Protecting Yourself From Cryptocurrency Fraud
From the time that Blockchain technology started to become increasingly popular and the development of cryptocurrency started to open the floodgates for a completely new tier of assets, there have been several skeptics that have spent their time seeking out and discovering an entirely new category of scams — crypto scams. Although the supporters of Blockchain technology and cryptocurrencies focus on the massive disruption that is taking place in financial institutions and the technology sector as a whole, there are still many unknown factors that have to be assessed before moving forward with certainty, and overcoming the new generation of scammers is one of those factors.
Due to the fact that cryptocurrency has a highly transferable nature, combined with the fact that Blockchain technology is intensely complex, creates an environment that is wrought with scammers that base their attempts at success on directly targeting the new and unsuspecting cryptocurrency holders. Because of the newness of the market, it is easier for these individuals to come create intricate and intellectualized scams that will separate you from your money without anyone being the wiser, until it is simply too late. These scams are easy to miss and hard to avoid unless you are aware of what you are looking for, so we’ve put together the three most common types of crypto-scams and will break down a few telltale signs to help you notice and avoid them all together.
It is common for scammers to hone in on and target high-profile cryptocurrency and/or Blockchain personalities and profiles in and attempt to gain access to their followers ‘Wallets’ by convincing them to submit their wallet address. This is oftentimes done by using a number of bots to develop statements that appear to be coming from the actual Twitter personality. Following the ‘successful’ sharing of information, it then looks as though other users are experiencing success with receiving their ETH, however, those ‘successful responses’ are simply additional bots aiding in the scam.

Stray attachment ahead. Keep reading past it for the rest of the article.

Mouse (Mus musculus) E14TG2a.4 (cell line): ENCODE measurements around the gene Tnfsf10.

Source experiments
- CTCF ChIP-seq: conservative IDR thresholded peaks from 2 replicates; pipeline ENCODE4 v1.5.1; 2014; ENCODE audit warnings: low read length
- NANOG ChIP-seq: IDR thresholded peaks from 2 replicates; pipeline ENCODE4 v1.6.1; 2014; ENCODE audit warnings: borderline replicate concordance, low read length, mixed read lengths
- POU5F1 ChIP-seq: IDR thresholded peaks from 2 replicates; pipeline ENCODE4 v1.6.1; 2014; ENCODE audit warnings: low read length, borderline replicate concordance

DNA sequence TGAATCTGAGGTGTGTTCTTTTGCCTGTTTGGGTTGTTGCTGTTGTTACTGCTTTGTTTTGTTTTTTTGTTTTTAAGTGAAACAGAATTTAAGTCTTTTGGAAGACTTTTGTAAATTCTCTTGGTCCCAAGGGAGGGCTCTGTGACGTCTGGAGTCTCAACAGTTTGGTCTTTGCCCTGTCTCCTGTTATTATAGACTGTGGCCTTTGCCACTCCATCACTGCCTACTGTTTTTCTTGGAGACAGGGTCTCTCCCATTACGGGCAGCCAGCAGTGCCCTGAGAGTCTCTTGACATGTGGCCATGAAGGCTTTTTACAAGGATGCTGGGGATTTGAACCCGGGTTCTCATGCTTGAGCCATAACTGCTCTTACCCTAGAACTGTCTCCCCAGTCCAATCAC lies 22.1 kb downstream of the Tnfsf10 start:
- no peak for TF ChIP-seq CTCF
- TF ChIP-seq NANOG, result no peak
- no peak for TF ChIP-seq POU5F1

In order to be on the safe side of things, it is important that, as a general rule of thumb, you do not submit any personal information and/or send any cryptocurrency to wallet addresses that you’ve found on social media.
Cryptocurrency Phishing Scams
Another highly common scam that is going around the cryptocurrency space is phishing. When you’re intertwined in a phishing scam, the scammers typically ‘clone’ an exchange website, hosting it on a domain that looks like a near replica of the original. Moreover, because of the additional reach that the internet provides, scammers have also begun to pay for Google advertising in order to make their site look more reputable than the others, drawing in more customers to their platform and, in turn, stealing most of, or even all of their cryptocurrency.
It is important that you NEVER provide your private keys to anyone and always triple check that the URL you are using is correct and is accompanied by the green “secure” emblem as well.
Initial Coin Offering Scams
ICO’s have become one of the more disruptive applications that have appeared since the inception of Blockchain technology and although there are definitely some amazing opportunities out there involving the technology, they are also a prime target for scam artists. One of the more common types of ICO scams has been named the ‘exit scam’ and occurs when a fraudulent ICO is set up and proceeds to sell worthless tokens to their investors, disappearing once they have reached their capital investment goals. These types of ‘exit scams’ have been prevalent across the cryptocurrency ecosphere, however, there are a few warning signs that might help you to distinguish between a valid ICO and a fraudulent one.
1: Lack of Whitepaper: Depicts a lack of project validity
2: Minimal Online Presence: No way to verify team members
3: Profit Guarantees: Promises of guaranteed profits or returns
4: Imbalanced Premines: Massive amounts of team capital before an ICO goes live
5: Lack of MVP and Roadmaps: Signifies indifference in the project
6: Unknown Advisory Team: Lack of solid advisory team members
Overall, the scams that we see in the market are going to continue to evolve as the technology becomes a greater force behind our everyday lives, so it is imperative that you remain vigilant when ensuring your online safety and security.
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